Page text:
“You start with the assumption that children are born to learn, teachers want to teach, people want to do a good job and what is stopping them is the system.
“Your job as a headteacher then is not to motivate or even to encourage them but actually to ask ‘what is stopping you doing a good job and how can I remove that barrier?’”
Throughout a life in education, Les Walton believes that where he has made a difference it is because he has been able to influence what he refers to as “the system”.
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Walton’s career has seen him directly involved in almost all the significant changes in the education landscape stretching back to the 1960s when he started teaching in a secondary modern, which then became a comprehensive.
Over time he has been a highly successful headteacher, council education director, overseen the merger of two further education colleges, chaired a government funding agency, run an education company and chaired a major multi academy trust.
And now at the age of 74 he is setting his sights on “radically re-engineering” the way support is provided to schools by ensuring those delivering school improvement are qualified to do so.
Despite having worked in many national roles, Walton has never left his native North East. He meets with Tes at his Newcastle home.
The North East matters to him. He grew up in a small pit village in North West Durham and hails from a community of coal miners and quarrymen.
On the walls of his lounge are pictures that capture this family history. They include sketches of iron and coke works where his father once worked.
'I always wanted to be a teacher'
Reflecting on his childhood, Walton says: "I don’t like the term working class. It’s a label. It niggles me when I hear people say that the working class lack ambition.”
His family had been coal miners for generations. His grandfather “cleaned the latrine in the pit from the age of 12”.
“My father’s only ambition for me was that I had a job with clean hands. At one time I used to think that he didn’t have a lot of ambition for me. But when you think about it this was a massive ambition for someone who had no idea about higher education, about professional jobs at all.”
Walton was to fulfil that ambition. He attended grammar school and from there became a teacher.
“In those days we were given a choice. You went to university or you chose a middle-class profession. Banking, civil service, customs and excise or teaching. I just decided I want to be a teacher. Very early on. About 14 years old. I always wanted to be teacher.”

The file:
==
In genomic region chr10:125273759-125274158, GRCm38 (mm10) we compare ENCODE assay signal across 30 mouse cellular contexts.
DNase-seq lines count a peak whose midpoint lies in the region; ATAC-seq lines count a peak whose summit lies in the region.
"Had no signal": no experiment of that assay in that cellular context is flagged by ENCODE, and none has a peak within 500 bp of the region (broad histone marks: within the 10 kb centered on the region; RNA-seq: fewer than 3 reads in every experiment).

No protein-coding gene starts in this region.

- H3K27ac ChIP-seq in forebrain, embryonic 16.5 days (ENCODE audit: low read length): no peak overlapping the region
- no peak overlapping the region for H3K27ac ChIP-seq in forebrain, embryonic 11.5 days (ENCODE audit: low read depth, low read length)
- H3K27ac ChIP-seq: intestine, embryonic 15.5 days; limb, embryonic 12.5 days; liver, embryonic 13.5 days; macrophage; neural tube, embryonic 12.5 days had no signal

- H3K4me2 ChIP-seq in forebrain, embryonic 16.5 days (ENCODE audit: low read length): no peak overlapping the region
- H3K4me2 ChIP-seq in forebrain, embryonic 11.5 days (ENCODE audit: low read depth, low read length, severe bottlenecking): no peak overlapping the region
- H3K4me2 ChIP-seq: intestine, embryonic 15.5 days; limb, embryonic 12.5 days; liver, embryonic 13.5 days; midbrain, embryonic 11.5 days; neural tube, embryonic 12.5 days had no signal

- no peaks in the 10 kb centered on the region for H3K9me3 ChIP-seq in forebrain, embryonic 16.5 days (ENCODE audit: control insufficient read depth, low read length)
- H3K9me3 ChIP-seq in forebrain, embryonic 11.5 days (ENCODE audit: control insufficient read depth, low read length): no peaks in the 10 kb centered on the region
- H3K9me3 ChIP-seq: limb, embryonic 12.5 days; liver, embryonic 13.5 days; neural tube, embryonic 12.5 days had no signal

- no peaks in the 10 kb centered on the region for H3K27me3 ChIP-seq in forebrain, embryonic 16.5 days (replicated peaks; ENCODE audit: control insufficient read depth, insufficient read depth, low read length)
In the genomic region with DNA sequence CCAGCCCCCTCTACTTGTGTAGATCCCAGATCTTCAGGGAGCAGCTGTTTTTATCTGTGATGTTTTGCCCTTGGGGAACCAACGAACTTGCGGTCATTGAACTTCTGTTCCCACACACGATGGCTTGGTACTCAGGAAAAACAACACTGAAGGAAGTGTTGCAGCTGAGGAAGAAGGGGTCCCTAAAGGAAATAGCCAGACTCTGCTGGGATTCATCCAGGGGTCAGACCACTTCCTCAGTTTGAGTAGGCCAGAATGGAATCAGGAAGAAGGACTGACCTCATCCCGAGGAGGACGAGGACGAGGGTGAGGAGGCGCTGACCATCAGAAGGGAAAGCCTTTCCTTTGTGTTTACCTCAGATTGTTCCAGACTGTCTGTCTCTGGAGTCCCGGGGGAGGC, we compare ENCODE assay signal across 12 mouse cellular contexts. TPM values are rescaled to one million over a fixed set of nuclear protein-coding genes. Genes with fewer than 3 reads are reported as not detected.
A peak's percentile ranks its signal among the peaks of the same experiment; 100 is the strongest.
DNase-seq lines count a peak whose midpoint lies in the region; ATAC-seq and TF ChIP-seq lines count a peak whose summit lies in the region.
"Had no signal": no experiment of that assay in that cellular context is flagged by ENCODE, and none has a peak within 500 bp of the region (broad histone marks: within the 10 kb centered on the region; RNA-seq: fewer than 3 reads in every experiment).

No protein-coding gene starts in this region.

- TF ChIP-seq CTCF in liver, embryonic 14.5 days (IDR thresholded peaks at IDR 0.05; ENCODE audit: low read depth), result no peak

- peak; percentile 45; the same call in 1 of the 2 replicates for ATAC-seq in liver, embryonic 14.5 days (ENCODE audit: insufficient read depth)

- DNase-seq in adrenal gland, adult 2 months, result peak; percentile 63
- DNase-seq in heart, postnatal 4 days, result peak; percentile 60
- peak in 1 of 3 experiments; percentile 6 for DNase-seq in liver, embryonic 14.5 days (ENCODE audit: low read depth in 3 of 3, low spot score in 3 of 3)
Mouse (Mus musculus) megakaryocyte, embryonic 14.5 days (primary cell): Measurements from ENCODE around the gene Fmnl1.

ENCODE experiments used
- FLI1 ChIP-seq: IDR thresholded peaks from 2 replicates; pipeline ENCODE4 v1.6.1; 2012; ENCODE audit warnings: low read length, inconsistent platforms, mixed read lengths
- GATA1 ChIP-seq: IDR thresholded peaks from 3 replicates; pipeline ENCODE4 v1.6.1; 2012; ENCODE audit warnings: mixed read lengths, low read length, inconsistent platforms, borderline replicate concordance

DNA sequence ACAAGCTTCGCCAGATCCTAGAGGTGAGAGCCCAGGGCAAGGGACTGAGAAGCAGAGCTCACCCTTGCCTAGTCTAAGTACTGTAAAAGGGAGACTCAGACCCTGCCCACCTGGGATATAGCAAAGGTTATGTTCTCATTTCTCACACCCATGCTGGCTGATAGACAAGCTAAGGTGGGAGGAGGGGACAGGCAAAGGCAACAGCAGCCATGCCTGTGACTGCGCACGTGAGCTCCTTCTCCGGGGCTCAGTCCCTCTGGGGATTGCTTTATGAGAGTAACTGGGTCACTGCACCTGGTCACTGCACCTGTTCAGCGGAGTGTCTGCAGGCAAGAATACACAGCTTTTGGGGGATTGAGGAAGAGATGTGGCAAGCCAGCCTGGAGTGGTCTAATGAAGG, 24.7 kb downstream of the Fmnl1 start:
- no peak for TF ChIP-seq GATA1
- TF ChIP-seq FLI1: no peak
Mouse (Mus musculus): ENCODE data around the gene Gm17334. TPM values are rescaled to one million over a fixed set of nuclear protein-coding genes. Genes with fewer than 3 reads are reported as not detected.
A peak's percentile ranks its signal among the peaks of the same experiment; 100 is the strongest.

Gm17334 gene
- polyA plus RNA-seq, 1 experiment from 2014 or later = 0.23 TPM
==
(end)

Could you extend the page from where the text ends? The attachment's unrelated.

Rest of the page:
During his education he had to overcome both the death of his sister who was 14 and then the death of his father.
He recalls struggling in school afterwards and being criticised for not being able to concentrate. But he was still able to pursue his goal of becoming a teacher. And when he secured his first job in 1966 it was at a school next door to the graveyard where both his father and sister were buried.
“It was something that was so strange. I was overlooking them,” Walton says.
He began teaching at a secondary modern that would become part of Blaydon comprehensive school when it merged with the local grammar school.
Although the debate about grammar schools and selection still rumbles on today, his memories seem like they are from another time.
He recalls how senior staff would walk around with a leather strap in their inside pocket to deal with misbehaving pupils.
“No doubt about it there was discipline but it was imposed and it was not a discipline based on a love of learning.”
'The curriculum was incredible'
However, Walton speaks with huge enthusiasm about the education the school provided.
“The curriculum was incredible”, he says.
“The headmaster used to say I want it to be as good as Gordonstoun.
“He had this idea that if the rich went to schools which had a flexible education and they could learn outdoors and do lots of creative stuff then why don’t our schools do the same.
“So every child went through the Duke of Edinburgh award scheme, every child acted in a play. The curriculum was very local. A lot of local history – it was almost like a regional curriculum not a national one and we had no exams until the CSE was introduced.”
Walton reflects on how as both a teacher and head he had more autonomy than people working in those roles today. He also talks about the importance of creativity in schools and worries that sometimes this is not recognised.
In the hallway to his home is a guitar and piano and Walton reveals that in his spare time he is recording an album with a friend from France with songs on everything from climate change to Donald Trump.
"When royalty go into a school what do they do? They put on some music, or do some drama or dance and it concerns me that we don't understand how important it is."
During his time as a teacher at Blaydon Comprehensive he discovered something else he was passionate about when he became the school’s head of pastoral care and was involved in the creation of the National Association of Pastoral Care in Education, which is still running today.
'We were inventing the future'
“This was the first time I had been involved with something at national level. I think throughout my career I have been plugging gaps and this was a definite gap where something was missing.
“It was a very exciting time. It was a fantastically creative time because we were inventing the future. Inventing what the job was.”
It's hard to imagine teachers talking about the freedom of the job in quite the same way now.
He also recalls how when he became a headteacher it was before the national curriculum or the creation of Ofsted. “I am a stone age head,” he says with a smile.
His first headship was at the Norham High school, which serves the deprived Meadow Well estate in North Shields.
Although he might not have faced the modern pressures of today’s accountability system this was still an incredibly tough job for a new head.
The school had falling rolls, an “exam pass rate of 2.5 per cent and was a financial mess because of overstaffing”, Walton recalls.